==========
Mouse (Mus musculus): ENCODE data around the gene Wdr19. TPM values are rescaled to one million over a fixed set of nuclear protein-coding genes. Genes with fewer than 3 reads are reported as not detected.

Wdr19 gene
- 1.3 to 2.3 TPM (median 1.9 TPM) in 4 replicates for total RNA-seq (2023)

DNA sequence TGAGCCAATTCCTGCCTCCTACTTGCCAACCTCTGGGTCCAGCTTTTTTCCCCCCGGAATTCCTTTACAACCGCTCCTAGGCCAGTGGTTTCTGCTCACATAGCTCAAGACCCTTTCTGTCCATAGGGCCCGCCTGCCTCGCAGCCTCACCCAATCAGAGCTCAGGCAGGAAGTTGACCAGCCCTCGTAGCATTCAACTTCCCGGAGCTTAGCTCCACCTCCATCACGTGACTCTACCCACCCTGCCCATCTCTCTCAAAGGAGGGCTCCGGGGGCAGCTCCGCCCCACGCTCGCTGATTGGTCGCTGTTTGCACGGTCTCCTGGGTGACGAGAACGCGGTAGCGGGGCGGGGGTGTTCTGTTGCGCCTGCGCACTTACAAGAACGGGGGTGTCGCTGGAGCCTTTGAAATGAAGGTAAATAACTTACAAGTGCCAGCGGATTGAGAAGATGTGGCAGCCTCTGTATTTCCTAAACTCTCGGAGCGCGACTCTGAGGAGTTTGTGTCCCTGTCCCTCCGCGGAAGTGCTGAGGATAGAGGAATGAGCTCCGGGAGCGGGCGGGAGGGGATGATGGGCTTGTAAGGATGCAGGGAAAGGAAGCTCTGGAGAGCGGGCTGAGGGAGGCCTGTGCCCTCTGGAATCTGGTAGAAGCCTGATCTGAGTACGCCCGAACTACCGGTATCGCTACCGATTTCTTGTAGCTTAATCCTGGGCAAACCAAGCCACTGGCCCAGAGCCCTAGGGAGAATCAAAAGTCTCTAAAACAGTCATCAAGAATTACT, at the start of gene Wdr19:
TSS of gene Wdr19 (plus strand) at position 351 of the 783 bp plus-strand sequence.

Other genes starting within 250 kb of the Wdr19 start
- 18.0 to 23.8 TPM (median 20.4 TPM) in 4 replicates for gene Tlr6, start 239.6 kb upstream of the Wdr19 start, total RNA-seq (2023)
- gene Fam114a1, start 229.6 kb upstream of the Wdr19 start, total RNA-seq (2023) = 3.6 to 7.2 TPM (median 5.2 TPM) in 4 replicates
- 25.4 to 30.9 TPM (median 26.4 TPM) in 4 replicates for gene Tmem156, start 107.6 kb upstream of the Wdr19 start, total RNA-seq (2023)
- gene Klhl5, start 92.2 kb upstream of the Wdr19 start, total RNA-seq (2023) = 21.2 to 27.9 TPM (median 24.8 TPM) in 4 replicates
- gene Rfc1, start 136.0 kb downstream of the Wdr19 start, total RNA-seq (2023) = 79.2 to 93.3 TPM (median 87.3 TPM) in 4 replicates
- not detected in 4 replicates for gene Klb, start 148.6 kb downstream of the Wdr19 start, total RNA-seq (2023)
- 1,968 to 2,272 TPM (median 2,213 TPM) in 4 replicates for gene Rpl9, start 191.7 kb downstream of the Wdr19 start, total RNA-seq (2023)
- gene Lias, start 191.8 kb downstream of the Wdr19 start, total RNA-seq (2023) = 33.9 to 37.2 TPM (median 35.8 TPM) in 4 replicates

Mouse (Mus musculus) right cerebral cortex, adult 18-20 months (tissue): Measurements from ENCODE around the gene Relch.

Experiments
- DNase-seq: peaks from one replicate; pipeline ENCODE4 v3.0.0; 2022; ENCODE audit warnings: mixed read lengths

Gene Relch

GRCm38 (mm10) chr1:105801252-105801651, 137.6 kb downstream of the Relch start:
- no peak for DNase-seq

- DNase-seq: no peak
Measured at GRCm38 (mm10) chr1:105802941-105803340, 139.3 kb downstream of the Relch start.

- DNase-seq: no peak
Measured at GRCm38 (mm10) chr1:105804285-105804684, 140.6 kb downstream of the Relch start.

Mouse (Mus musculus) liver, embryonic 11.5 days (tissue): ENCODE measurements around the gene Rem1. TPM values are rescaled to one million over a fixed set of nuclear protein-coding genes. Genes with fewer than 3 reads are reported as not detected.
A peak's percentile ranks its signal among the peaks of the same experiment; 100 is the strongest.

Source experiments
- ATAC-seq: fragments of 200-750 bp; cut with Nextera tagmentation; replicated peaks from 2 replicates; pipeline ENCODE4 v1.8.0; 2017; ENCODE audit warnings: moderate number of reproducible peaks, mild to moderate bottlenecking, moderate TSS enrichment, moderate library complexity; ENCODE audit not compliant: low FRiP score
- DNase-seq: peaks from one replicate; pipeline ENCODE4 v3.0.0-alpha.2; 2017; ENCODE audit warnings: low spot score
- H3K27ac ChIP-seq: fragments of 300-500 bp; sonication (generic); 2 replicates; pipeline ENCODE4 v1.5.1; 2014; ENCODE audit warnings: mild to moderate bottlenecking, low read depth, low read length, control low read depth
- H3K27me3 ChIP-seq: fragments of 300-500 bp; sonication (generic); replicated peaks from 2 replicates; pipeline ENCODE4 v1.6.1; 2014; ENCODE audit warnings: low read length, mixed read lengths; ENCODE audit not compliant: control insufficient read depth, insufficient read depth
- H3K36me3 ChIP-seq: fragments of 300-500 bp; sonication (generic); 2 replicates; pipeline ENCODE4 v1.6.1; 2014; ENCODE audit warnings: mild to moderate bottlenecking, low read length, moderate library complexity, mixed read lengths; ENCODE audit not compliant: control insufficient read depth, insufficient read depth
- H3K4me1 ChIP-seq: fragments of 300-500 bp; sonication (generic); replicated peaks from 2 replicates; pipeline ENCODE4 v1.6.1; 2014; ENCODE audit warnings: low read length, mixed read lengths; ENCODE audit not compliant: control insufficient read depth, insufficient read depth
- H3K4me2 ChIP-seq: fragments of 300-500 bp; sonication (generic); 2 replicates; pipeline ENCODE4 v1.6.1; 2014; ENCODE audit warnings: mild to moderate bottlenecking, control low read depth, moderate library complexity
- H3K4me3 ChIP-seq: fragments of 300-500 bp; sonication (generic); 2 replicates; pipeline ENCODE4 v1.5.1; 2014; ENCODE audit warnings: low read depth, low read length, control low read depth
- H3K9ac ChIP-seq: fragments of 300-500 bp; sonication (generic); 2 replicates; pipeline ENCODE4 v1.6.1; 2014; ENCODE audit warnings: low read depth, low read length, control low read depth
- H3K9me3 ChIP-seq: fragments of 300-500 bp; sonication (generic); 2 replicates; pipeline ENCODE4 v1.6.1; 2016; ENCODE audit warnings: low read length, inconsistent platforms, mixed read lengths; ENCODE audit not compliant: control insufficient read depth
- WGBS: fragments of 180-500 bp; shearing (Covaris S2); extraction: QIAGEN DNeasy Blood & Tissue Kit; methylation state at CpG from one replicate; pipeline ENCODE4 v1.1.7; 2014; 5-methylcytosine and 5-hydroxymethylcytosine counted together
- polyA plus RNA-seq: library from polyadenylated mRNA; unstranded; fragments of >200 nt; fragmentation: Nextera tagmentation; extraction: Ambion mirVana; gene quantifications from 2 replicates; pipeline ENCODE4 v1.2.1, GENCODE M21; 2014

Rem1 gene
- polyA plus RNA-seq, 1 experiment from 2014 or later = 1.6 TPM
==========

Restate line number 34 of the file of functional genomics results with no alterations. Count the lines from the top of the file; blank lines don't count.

- H3K4me2 ChIP-seq: fragments of 300-500 bp; sonication (generic); 2 replicates; pipeline ENCODE4 v1.6.1; 2014; ENCODE audit warnings: mild to moderate bottlenecking, control low read depth, moderate library complexity